‘Capital flight’: Stoush looms over Labor’s plans to fund big polluters to go green

Greens leader Adam Bandt is warning Labor that his party could withdraw crucial support for the government’s scheme to deliver on Australia’s new climate targets, as Climate Change and Energy Minister Chris Bowen’s promises to work with fossil fuel exporters to reduce the economic impact of pollution caps.

Bandt is making his demands just as the debate heats up between big investors, who want coal and gas companies starved of government funding for climate action, and fossil fuel companies that are lobbying for taxpayer-funded support for switching to cleaner technologies.

Climate Change and Energy Minister Chris Bowen is finalising the federal government’s safeguard mechanism. Credit:Alex Ellinghausen.

The safeguard mechanism is a scheme that sets pollution caps on the country’s 215 largest industrial and resources emitters. The Albanese government has committed to tighten these caps to deliver a large chunk of the emissions cuts it needs to reduce emissions by 43 per cent by 2030.

New legislation will need to pass the Senate to allow companies that reduce their pollution to trade the carbon credits they earn with other big polluters. The Greens could potentially hold the balance of power needed to approve this change.

Bowen has promised that exporters “won’t be impacted by a greater constraint than their competitors overseas” who are not all bound by the same pollution limits. He told the Australian Financial Review on Monday the safeguard Mechanism was “not designed as a mechanism to stop any new oil and gas” and he would be “very sensitive to the needs of emissions intensive, trade-exposed industry”.

Coal and gas companies generate half the emissions captured by the safeguard mechanism and Bandt said he would not accept a scheme that enables new fossil fuel projects to open up, or offers carve-outs for existing projects.

“If the government is now looking to deal with the Liberals and create a safeguard scheme that opens up new coal and gas, it will blow their climate targets,” he said.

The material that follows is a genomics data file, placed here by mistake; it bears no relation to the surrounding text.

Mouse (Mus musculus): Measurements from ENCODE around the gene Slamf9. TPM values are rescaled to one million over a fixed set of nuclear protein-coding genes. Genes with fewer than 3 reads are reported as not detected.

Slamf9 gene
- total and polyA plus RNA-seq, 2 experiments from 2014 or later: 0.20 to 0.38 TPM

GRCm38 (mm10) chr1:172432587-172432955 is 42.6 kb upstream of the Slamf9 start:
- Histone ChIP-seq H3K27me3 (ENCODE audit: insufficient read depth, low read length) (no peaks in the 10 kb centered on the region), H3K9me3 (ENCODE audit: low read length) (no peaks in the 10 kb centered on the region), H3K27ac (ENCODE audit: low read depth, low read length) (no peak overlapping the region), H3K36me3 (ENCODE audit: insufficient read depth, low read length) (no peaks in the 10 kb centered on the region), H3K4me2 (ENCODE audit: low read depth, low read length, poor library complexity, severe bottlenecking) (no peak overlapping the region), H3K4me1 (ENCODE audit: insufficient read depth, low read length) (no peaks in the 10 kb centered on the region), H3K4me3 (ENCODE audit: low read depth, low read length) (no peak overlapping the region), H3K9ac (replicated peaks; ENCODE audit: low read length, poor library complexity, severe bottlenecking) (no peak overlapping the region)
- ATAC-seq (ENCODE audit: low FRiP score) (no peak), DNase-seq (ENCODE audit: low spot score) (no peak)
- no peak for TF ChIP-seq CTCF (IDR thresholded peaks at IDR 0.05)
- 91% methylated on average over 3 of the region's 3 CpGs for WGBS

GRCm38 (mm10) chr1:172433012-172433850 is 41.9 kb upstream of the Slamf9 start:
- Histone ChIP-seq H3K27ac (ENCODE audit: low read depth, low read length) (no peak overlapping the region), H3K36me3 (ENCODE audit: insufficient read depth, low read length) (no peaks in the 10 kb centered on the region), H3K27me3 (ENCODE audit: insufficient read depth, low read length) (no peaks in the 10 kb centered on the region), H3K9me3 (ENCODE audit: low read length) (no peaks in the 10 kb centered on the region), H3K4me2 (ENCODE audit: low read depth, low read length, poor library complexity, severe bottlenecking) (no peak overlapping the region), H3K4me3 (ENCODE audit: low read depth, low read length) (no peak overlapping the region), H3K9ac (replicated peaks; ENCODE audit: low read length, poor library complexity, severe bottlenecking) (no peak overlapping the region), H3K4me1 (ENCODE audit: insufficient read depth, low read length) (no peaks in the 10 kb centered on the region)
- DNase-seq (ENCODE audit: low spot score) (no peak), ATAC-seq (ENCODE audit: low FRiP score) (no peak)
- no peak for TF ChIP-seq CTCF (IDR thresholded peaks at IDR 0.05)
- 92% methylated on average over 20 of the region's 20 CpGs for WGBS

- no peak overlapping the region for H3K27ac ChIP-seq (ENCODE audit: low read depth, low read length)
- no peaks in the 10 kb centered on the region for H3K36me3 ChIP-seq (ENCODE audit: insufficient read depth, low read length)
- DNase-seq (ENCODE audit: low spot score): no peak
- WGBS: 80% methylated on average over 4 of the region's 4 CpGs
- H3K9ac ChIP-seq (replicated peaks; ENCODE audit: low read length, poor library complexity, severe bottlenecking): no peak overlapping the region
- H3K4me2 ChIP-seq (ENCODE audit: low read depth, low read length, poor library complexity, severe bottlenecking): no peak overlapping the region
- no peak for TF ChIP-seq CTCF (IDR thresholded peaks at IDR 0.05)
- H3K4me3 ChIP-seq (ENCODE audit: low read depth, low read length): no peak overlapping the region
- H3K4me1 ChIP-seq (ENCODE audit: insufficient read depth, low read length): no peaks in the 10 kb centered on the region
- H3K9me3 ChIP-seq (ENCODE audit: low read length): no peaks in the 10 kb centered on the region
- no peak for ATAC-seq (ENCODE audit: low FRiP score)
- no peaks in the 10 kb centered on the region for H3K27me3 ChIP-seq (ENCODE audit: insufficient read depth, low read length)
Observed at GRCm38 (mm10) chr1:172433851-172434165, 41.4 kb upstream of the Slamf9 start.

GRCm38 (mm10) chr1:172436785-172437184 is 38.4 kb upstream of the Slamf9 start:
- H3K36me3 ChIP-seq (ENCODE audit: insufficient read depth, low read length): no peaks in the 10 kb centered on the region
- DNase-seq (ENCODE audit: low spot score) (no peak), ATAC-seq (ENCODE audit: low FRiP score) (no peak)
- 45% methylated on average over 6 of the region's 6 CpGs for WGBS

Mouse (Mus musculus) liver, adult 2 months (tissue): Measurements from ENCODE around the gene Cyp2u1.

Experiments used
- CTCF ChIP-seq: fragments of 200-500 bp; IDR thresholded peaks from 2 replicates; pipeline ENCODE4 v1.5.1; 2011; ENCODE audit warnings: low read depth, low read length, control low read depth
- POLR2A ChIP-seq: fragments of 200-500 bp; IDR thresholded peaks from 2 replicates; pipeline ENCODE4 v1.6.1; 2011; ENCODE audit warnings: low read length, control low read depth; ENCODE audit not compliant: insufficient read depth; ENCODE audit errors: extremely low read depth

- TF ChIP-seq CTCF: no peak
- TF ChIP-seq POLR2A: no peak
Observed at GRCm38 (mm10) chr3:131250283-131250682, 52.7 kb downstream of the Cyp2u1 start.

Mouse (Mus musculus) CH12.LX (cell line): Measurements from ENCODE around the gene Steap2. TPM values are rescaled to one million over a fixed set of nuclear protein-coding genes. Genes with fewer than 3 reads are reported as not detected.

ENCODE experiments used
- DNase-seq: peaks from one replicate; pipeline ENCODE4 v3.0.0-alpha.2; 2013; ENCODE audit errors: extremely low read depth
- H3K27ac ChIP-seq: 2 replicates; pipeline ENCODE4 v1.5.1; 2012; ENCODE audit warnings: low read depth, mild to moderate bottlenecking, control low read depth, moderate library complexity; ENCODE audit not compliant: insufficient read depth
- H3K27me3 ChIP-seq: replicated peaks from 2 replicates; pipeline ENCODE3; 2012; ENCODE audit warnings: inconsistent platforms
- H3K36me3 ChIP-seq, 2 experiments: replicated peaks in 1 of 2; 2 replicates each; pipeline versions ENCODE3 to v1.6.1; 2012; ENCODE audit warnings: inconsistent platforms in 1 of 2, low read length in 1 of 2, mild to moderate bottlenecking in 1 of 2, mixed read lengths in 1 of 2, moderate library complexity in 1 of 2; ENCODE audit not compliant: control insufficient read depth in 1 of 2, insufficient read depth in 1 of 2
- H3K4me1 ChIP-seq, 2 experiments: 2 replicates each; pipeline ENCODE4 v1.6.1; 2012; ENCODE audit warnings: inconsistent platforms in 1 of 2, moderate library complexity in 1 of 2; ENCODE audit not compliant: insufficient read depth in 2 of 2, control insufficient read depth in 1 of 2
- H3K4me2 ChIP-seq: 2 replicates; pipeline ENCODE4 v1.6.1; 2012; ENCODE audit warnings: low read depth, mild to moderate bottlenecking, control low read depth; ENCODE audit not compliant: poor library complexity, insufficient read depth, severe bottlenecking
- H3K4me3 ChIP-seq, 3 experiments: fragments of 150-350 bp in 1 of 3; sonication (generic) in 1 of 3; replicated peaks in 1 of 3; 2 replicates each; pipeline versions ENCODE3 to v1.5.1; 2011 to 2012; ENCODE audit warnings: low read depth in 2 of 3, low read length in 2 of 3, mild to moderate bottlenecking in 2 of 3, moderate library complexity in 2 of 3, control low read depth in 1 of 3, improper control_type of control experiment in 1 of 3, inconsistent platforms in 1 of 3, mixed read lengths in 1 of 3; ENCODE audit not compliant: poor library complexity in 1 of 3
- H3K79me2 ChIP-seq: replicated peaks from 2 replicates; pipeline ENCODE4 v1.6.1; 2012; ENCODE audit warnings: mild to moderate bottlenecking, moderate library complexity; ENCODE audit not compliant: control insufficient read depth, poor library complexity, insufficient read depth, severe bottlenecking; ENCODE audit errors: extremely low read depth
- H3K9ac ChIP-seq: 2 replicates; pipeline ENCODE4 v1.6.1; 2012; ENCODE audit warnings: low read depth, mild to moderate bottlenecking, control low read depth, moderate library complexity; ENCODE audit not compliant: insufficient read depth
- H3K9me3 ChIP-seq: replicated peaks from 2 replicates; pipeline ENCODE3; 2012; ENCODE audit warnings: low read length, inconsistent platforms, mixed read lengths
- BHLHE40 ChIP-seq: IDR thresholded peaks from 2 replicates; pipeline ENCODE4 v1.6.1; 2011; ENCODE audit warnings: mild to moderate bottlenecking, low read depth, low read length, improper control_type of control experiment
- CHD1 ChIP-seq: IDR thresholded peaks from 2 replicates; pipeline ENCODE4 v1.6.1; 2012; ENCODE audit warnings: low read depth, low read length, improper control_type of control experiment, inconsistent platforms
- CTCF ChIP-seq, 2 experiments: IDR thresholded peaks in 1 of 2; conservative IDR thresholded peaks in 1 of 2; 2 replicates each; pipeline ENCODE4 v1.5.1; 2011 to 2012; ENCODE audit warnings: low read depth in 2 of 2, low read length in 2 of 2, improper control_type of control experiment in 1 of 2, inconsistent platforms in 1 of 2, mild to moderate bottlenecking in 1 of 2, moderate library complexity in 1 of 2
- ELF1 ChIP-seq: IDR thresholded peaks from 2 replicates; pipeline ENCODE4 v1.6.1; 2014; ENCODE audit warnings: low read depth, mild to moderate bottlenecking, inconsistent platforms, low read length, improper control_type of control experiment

The government’s policy paper for the scheme raised several options to assist exporters, including direct cash grants to install cleaner technology and awarding free carbon credits to gas plants and coal mines so they can offset their emissions without cost.

Gas giant Woodside, the first major fossil fuel company to publish its submission to the policy paper, said exporters do not need exemptions from pollution caps but called instead for “direct fiscal assistance” to help them switch to lower emissions systems.

But the Investor Group on Climate Change (IGCC), which represents investors with more than $30 trillion in global funds under management, said in its submission that assistance should be blocked to coal and gas companies that will “inevitably decline” and instead be targeted at growth industries such as renewable energy, critical minerals, green steel, hydrogen and aluminium.

“If Australia doesn’t get the policy settings right, then we will continue to see capital flight from Australia to other economies,” said IGCC policy director Erwin Jackson.

The peak lobby groups for Australia’s mining and gas industries have not yet released their submissions on the new emissions targets and the scheme but said they would push Bowen to deliver “tailored treatment” for exporters that face tighter pollution caps.

Minerals Council chief executive Tanya Constable told The Sydney Morning Herald and The Age a significant number of her members’ facilities are trade exposed and “any changes to the pollution caps must allow for tailored treatment of facilities”.

Australian Petroleum Production and Exploration Association chief executive Samantha McCulloch said Bowen’s commitment to tailored treatment would help Australian gas exporters “retain our competitive position as a leading gas supplier globally”.

The Australian Chamber of Commerce and Industry released its submission on Wednesday, arguing that the government should give exporters financial assistance, but not grant them higher emissions caps because that would unfairly increase the burden on other companies.

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